Wednesday, August 15, 2012

Genetic mutations affect animals of Fukushima
Scientists say

According to a new study published in the journal Scientific Reports, widely covered by world media since a few days, Japanese researchers observed an increase in leg, antennae and wing shape mutations among butterflies collected after the Fukushima accident. The team confirmed the link between the mutations and the radioactive material by laboratory experiments.

"It has been believed that insects are very resistant to radiation" lead researcher Joji Otaki of the University of the Ryukyus, Okinawa, told the state-funded BBC. "In that sense, our results were unexpected" he added. The Japanese team collected 144 adult pale grass blue (Zizeeria maha) butterflies from 10 locations in Japan two months after the Fukushima Daiichi nuclear disaster in March 2011.

"By comparing mutations found on the butterflies collected from the different sites, scientists found that areas with greater amounts of environment radiation were home to butterflies with much smaller wings and irregularly developed eyes."

Nature cannot lie... a French scientist told me that small animals would be the first visible victims of the atomic radiation, here people all remember this Japanese magazine publishing photos of a cow with 3 eyes after Chernobyl!

An other butterfly effect is the political responsibility of what seems to become an outrageous secret maintained by the "Japanese atomic village" critics say: The "collusion" between industry and politics in Japan, as the Kurokawa Parliament investigation committee stated in its official report recently.

Critics add that people are not told in Japan about the responsibilities of the LDP in the Fukushima atomic accident. Because it happened under the DPJ. But critics add, the LDP ruled the country for 50 years! LDP since 2009 is in the opposition while the ruling DPJ is the result of a scission from the LDP.

I read: "The LDP is the architect of Japan's nuclear policy and doesn't want any plants to be turned off", writes August 12th commentator Philip Brasor in the Japan Times.

A couple of weeks ago indeed, 1994 Literature Nobel prize Oé Kenzaburo talked in Tokyo in front of foreign media, extensively, about the connection of the atomic industry with LDP ex prime minister Yasuhiro Nakasone -whose daughter married Kajima construction family who built the first nuclear plants according to French sources-

Nobel prize Oé also talked about a former Yomiuri Shimbun (the biggest paper in Japan) president Shoriki: "Working with the CIA, [Matsutaro] Shoriki promoted the peaceful use of atomic energy as a means of "fighting fire with fire": Make the Japanese people tolerate America's nuclear deterrence policy by selling them on nuclear energy" Brasor writes.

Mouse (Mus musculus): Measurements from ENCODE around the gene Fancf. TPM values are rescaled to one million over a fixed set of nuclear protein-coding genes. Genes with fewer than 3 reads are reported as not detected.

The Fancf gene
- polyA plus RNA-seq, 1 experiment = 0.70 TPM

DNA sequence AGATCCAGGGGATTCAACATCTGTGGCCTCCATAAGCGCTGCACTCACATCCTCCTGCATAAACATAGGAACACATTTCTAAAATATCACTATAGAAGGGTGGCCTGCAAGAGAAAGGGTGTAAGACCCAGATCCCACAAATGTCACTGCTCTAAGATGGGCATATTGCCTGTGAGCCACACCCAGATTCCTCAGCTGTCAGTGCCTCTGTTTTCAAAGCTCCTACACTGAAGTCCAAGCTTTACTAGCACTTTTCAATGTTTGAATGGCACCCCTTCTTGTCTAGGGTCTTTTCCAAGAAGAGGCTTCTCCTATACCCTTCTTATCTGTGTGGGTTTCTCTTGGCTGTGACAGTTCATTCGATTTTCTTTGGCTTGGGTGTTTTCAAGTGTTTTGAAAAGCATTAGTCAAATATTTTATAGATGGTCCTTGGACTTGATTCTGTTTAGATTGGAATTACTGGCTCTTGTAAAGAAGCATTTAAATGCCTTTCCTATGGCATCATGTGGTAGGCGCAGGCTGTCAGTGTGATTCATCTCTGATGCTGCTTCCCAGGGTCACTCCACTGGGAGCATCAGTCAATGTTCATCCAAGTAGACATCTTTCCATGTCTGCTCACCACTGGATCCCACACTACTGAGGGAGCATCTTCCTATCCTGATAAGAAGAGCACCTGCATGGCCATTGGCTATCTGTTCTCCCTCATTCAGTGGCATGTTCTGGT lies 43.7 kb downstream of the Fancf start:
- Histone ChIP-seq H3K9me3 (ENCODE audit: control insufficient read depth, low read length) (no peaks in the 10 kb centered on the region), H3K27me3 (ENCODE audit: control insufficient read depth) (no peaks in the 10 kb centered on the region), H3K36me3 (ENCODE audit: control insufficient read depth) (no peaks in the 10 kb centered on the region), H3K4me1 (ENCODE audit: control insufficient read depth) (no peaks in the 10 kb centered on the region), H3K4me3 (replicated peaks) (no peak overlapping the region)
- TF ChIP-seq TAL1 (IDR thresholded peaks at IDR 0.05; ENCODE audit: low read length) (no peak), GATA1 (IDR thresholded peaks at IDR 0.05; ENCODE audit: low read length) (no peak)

As an other sign of what current opponents to the Japanese atomic energy calls a "collusion", here is an other article this time from The Liberty Times from Taiwan, about this political construction of the atomic energy in Japan following Japan surrender August 15th 1945. The article was published 3 days ago on the web in Chinese and English:

《中英對照讀新聞》Japan govt, media colluded on nuclear:Nobel winner 諾貝爾獎得主:日本政府與媒體聯手推動核能發展

Nobel-winning author Kenzaburo Oe said Japan’s post-war government and media colluded to give nuclear power a stranglehold.


The 77-year-old laureate with anti-nuclear views said the media magnate who controlled mass circulation Yomiuri Shimbun had used his newspaper to promote atomic power, in concert with one-time Prime Minister Yasuhiro Nakasone.


"(Nakasone)said because this country does not have resources, Japan would need to find a new source of energy, which the United States had already invented," Oe told reporters in Tokyo.


Nakasone had pushed for nuclear power in the 1950s, and held a number of ministerial posts before becoming prime minister in 1982.


"The United States offered the know-how, the machines and the fuel -- which became the very first bit of nuclear waste now causing a big problem for us -- for free to Japan."


Yomiuri tycoon Matsutaro Shoriki -- who had briefly led the government’s science and technology agency -- "jumped at this opportunity" and unquestioningly promoted the technology, Oe said.


"The structure of the Japan in which we now live was set at that time and has continued ever since. It is this that led to the big tragedy" of Fukushima in March 2011, said Oe.

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